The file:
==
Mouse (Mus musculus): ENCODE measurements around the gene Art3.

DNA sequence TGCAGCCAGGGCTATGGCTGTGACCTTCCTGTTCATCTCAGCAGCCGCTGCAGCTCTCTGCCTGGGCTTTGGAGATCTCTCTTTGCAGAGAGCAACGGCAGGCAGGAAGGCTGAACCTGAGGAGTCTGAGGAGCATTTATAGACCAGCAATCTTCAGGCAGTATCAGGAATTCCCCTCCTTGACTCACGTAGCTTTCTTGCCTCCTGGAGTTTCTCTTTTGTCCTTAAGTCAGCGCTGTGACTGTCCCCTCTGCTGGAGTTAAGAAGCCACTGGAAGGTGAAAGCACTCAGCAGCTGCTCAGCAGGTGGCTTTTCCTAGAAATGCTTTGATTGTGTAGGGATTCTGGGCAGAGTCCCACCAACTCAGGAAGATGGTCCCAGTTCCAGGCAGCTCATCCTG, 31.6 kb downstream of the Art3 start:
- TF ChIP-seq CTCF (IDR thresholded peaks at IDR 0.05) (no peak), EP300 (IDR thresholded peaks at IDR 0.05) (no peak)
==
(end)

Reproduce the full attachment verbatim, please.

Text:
Mouse (Mus musculus): ENCODE measurements around the gene Art3.

DNA sequence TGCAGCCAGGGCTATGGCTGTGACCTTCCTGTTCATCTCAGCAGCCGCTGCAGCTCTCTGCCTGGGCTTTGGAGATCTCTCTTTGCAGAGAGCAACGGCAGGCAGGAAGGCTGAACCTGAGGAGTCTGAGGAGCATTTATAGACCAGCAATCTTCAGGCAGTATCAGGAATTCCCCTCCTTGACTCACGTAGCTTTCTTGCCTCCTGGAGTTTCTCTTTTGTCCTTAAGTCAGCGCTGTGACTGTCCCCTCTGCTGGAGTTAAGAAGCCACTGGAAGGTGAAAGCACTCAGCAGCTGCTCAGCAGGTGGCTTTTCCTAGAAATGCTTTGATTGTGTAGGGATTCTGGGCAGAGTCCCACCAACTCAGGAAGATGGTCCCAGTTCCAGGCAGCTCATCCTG, 31.6 kb downstream of the Art3 start:
- TF ChIP-seq CTCF (IDR thresholded peaks at IDR 0.05) (no peak), EP300 (IDR thresholded peaks at IDR 0.05) (no peak)